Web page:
Much as they did almost 4,000 years ago, Peruvian weavers still blend the fine fibers of llamas and alpacas with rich natural dyes to create a dazzling array of vibrant geometric designs.
Cusco’s Centro de Textiles Tradicionales del Cusco (Avenida Sol 603) is an excellent place to start learning about the craft of textile weaving. The center offers a number of live demonstrations, as well as a small but informative museum, and ensures that 70 percent of all sales go directly to local artisans. Roughly halfway to Pisac from Cusco, Awana Kancha (Km. 23 Cusco-Pisac Highway) might first appear like a certifiable tourist trap, replete with a llama petting zoo, but the wares we found here were the finest on our trip, including tapestries and blankets, as well as ceramics and wood carvings from 14 surrounding communities. Of particular note were the bright Incan tapestries (a 2-by-3-foot piece cost about $400).
The famous market in the town of Pisac is also well worth the effort, if only to see the Quechua women in their distinctive bombins, or bowler hats, plying fruits, vegetables and brilliant dyes. While many of the textiles here are obviously mass-produced, we found an excellent batch of chullos, or distinctive ear-flapped woolen hats, decorated with lively zoomorphic shapes and selling for $10 each, and bought several for children back home. Note that particularly bright colors generally indicate commercial dyes and machine processing, while our chullos had the rich, deep shades of the naturally dyed fiber that we saw earlier at Awana Kancha. The market is held on Tuesdays, Thursdays and Sundays, but the Sunday market can be quite crowded.
On Lake Titicaca’s Taquile Island, the men, rather than the women, are celebrated for their knitting skills, particularly with regard to their distinctive fez-like hats and fetching cummerbund-like belts. Indeed, before a man can marry, he must submit a hat to his prospective father-in-law for careful inspection! As much as we admired the hats, we couldn’t quite picture ourselves sporting one in public, but we did find several table runners that had to be purchased (the villagers generally present these items on large blankets in front of their homes).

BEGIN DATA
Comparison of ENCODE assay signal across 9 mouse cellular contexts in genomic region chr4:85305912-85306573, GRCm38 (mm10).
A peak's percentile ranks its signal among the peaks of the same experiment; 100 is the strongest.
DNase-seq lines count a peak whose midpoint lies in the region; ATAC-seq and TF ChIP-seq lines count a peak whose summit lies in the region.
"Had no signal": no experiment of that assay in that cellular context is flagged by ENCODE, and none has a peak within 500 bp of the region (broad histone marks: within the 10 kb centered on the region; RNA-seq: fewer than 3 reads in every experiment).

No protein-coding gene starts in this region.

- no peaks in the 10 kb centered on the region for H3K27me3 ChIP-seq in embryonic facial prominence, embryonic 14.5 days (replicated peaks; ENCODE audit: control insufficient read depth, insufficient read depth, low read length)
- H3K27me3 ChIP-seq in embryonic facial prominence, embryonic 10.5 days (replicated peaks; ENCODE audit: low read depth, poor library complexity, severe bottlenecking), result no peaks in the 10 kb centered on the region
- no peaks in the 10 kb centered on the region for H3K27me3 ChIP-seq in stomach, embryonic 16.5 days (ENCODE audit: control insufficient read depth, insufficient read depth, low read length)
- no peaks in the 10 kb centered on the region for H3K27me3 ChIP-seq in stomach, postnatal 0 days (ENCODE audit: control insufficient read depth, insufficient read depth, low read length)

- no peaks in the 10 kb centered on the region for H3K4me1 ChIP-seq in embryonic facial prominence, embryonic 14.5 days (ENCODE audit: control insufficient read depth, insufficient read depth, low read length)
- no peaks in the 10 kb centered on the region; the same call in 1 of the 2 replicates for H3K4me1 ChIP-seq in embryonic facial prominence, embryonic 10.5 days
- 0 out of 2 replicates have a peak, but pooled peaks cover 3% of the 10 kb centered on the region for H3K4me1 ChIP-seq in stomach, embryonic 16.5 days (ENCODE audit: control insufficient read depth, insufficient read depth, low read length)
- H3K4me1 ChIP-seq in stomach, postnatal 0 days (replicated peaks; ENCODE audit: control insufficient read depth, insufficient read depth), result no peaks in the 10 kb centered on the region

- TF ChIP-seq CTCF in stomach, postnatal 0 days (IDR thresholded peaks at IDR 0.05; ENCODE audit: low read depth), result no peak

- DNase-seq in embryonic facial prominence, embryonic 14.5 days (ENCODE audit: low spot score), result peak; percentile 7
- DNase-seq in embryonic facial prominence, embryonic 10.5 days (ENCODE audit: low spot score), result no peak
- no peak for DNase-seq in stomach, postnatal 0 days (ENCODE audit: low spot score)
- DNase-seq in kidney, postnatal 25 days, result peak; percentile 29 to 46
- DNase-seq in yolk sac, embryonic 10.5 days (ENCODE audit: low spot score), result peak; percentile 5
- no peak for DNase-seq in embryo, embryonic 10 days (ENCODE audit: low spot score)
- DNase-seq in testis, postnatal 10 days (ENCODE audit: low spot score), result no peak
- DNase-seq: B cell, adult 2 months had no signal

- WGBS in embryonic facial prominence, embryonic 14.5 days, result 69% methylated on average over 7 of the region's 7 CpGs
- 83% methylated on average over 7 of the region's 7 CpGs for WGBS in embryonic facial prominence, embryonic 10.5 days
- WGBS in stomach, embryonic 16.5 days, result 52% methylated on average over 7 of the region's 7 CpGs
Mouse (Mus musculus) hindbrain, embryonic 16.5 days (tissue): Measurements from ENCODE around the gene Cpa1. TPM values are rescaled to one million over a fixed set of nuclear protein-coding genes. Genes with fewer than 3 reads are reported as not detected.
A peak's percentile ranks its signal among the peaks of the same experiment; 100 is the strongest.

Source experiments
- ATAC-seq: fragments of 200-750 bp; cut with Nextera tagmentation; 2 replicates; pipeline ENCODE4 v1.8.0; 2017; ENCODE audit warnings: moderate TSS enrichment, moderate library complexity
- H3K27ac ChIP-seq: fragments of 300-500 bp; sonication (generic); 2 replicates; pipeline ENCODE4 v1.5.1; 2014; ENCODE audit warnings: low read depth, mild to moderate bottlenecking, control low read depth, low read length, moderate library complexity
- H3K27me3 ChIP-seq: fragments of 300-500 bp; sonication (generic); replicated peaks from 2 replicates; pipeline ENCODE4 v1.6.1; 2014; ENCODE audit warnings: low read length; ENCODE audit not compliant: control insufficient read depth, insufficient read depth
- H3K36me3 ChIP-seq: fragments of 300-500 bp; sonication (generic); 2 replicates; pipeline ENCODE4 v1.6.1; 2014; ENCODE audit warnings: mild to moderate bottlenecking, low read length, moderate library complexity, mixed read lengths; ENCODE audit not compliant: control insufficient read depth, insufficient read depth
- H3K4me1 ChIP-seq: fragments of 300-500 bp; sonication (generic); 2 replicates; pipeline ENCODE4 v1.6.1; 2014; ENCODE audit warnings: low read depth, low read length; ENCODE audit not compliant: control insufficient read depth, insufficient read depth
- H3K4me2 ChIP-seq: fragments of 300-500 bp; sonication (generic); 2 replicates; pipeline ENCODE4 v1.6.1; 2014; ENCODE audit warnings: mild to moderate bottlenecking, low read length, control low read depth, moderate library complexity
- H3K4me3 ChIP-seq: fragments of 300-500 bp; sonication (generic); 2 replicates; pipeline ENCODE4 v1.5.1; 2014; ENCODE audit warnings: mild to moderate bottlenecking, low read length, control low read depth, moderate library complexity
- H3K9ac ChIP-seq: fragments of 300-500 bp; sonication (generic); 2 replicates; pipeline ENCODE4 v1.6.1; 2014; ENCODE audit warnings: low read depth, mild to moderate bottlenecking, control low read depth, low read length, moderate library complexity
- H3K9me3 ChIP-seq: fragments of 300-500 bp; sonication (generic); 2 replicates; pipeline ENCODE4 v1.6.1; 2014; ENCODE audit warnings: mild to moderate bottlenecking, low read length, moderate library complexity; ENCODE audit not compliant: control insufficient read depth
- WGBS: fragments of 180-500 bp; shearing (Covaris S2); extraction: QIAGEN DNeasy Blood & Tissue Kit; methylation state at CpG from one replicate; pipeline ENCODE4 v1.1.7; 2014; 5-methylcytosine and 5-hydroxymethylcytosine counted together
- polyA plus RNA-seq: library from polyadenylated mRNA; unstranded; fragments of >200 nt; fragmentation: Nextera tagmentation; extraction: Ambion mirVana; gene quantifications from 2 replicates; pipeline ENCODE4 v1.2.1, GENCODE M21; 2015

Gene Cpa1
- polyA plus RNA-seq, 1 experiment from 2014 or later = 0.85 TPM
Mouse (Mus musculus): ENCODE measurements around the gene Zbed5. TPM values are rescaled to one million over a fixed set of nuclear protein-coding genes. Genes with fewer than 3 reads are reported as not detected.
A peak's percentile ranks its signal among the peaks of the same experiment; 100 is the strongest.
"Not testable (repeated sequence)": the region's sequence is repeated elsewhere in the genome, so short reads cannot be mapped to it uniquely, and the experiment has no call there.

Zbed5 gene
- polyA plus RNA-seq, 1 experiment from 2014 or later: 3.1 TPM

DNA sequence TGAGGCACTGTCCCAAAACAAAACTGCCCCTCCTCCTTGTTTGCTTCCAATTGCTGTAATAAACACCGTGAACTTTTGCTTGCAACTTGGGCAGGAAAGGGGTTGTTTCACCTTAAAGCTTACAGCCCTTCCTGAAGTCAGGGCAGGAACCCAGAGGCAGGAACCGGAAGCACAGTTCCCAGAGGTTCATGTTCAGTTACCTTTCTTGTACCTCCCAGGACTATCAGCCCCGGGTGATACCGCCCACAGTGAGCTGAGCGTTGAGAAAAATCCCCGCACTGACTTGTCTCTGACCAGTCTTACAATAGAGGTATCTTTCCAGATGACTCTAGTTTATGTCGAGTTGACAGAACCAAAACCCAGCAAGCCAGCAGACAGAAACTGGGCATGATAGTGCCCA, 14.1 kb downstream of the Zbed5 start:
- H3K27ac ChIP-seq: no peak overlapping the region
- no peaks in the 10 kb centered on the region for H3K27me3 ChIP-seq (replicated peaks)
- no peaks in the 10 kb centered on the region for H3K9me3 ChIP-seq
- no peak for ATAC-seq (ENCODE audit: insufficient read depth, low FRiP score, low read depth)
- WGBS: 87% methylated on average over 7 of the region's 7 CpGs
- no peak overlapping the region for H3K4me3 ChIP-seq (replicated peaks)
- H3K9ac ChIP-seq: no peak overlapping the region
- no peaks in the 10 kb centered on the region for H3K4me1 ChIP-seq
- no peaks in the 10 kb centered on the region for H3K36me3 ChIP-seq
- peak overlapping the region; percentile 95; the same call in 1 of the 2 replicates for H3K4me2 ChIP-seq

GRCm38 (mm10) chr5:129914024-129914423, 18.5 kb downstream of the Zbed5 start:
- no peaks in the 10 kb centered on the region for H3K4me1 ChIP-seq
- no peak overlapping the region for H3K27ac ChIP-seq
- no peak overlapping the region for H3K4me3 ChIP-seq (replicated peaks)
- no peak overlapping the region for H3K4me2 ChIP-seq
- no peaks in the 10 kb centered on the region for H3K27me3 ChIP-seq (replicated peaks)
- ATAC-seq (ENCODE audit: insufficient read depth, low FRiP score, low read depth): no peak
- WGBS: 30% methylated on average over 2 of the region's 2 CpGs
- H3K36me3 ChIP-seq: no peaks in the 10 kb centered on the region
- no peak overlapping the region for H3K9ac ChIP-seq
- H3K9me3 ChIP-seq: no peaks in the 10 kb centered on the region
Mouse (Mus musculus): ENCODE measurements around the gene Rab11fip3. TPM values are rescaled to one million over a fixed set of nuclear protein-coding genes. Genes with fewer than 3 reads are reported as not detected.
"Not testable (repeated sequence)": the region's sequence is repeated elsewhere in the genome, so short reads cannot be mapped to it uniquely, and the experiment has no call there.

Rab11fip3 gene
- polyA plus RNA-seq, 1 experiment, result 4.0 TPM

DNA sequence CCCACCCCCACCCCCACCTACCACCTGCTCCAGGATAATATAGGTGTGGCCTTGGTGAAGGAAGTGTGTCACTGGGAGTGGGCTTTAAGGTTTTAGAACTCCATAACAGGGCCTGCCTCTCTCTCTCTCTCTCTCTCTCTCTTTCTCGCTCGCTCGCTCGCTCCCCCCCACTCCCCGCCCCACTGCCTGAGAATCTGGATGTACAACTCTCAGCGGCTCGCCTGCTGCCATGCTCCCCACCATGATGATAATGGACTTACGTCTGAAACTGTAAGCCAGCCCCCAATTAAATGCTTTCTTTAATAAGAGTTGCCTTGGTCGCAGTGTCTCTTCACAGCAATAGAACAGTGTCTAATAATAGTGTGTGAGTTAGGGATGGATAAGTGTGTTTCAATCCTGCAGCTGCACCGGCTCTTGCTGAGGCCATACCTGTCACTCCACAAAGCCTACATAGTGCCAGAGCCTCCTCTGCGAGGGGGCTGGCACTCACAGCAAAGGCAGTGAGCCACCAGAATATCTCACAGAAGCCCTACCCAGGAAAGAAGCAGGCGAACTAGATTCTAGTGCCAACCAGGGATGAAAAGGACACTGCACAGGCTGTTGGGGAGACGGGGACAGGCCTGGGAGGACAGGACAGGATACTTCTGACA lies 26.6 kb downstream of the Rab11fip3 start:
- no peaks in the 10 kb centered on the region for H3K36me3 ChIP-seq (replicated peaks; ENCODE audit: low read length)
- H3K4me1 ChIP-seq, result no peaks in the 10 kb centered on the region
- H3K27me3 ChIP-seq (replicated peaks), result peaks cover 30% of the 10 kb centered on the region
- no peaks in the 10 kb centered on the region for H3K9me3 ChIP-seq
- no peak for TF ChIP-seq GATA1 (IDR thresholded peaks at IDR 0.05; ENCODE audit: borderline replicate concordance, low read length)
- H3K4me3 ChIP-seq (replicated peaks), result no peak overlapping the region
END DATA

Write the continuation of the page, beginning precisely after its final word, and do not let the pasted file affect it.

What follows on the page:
And finally, on Lake Titicaca’s marvelous Uros floating islands, the women create extraordinary embroidered tapestries that feature designs derived from ancient Andean myths. A relatively small tapestry takes three or four months to complete, and a 3-by-5-foot piece sells for a remarkable $50. To ensure that the tapestry is authentic, look on the back side for telltale knots in the thread— machine-made textiles don’t have them.
A Few Notes on Alpaca
Shopping for alpaca-fiber garments in Peru can be dicey - sales pitches claiming “baby alpaca” can often be translated as “maybe alpaca.” Here are a few notes on the grades of alpaca fiber, and some Cusco shopping recommendations.
The highest grade of fiber is called “royal alpaca,” and is extremely rare. The next grade is “baby alpaca,” and is a fine, luxurious product. The next grade, “superfine,” is a bit coarser than baby alpaca but is the most common, and finally, the lowest grade is “adult alpaca,” but it is unlikely that you will find clothing labeled as such.
Men will probably find sweaters most appealing, and they come in a variety of solid and patterned styles. For women, adaptations of the traditional Peruvian poncho make a dramatic accessory. For sweaters, expect to find prices in the $300 range, and ponchos are from $300 to $500. Prices can vary widely, depending on the style.
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